Why it's cheaper to fly to New York from Northern Ireland
This means travellers won't have to pay the APD on any direct long-haul flights.
Before these changes came into force passengers travelling this route were required to pay an additional £65 for an economy-class ticket and £130 for business class.
Right now the only flight affected is between Belfast and New York, but when more are introduced they will also be exempt from the tax.
Cheap flights to New YorkWhile the move to scrap APD won't have a dramatic effect on the cost of flights, it's likely to encourage more people to fly from Belfast.
However, if you don't live in Northern Ireland the price of getting to the country may negate the benefit of a cheaper flight.
Therefore you need to travel to Belfast on a journey which costs less than the rate of APD - £65 or £130 depending on how you are travelling.
Budget airlines fly from all major UK destinations to Belfast and are generally priced around £40 return, depending on when you fly. Therefore you could save yourself some money if you're prepared to do a little bit of work beforehand and if you've got the time to travel to Belfast.
APD in Northern IrelandAPD has been dumped because the tourist industry in Northern Ireland is struggling. Instead of travelling from New York to Belfast, most people will go to Dublin where the APD is just €3.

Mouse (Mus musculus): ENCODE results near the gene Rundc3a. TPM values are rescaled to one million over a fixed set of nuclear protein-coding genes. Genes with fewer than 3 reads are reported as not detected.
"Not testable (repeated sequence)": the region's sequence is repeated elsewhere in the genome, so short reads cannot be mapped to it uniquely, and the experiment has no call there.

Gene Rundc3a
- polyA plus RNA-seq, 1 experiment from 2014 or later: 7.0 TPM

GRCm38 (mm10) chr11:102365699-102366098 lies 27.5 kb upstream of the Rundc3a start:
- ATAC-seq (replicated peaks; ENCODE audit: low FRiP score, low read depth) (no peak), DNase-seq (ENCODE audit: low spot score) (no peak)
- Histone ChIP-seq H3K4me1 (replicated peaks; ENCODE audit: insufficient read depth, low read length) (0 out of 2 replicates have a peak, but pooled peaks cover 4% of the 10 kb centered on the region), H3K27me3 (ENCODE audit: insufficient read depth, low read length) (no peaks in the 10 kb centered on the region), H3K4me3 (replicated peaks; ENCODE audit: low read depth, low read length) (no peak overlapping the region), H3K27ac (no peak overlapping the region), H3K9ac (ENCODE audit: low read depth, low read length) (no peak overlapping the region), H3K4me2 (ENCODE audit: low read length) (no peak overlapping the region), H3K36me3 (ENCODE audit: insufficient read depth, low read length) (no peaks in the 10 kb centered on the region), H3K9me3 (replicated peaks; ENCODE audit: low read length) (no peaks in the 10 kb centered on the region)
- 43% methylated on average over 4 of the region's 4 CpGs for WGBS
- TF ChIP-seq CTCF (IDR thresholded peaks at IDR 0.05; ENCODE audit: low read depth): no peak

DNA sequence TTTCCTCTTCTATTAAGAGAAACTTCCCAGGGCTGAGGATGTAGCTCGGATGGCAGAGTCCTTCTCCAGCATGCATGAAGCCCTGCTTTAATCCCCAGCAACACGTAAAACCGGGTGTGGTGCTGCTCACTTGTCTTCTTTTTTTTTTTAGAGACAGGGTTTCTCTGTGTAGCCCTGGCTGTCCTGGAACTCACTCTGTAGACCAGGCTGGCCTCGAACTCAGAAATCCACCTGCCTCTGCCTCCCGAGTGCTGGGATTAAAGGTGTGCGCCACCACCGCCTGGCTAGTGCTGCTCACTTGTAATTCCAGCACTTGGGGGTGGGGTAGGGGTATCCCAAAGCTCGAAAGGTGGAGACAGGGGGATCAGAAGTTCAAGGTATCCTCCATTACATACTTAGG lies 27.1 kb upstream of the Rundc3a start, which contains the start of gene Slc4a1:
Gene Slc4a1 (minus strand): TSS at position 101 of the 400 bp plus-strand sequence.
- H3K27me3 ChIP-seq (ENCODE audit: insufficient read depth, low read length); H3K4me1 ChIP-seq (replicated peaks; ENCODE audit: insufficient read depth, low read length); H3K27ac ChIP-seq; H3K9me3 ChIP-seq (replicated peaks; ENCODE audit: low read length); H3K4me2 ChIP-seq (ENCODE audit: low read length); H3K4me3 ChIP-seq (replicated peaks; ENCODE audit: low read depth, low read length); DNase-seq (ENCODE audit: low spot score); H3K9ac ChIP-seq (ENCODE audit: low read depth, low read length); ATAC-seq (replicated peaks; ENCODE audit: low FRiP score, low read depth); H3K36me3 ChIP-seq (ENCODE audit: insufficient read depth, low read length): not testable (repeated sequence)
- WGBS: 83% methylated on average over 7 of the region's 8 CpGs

The Northern Ireland Affairs Committee recommended that APD be banned on all flights out of Belfast.
Mark Tanzer, CEO of travel association ABTA, echoes this sentiment. He said: "APD remains a major issue for Northern Ireland businesses who have to compete directly with departures from across the border as well as unfairly penalising people in Northern Ireland who may need air travel to visit families.
"We recognize the pressures on HM Treasury but APD is not the answer to reducing the deficit and we strongly encourage the Government to urgently commission a review into the economic impacts this tax is having on the whole of the UK."
United Airlines, which operates flights between Belfast and New York, has also welcomed the change.
Bob Schumacher, Managing Director of Sales in the UK and Ireland for United, said: "APD is a regressive tax that penalises UK business and leisure customers alike."
APD in the UKAPD is a tax levied on flights from UK airports. Passengers pay this for each flight they take. The price of the tax depends on the length of the journey and the class of the ticket bought.
But in the UK we have one of the highest rates of APD in the world and many companies, such as ABTA, are calling for it to be reduced.
However, it looks unlikely anything more will happen soon as in the Autumn Statement George Osborne announced a rise of 2.5% in APD which will come into force on 1st April next year.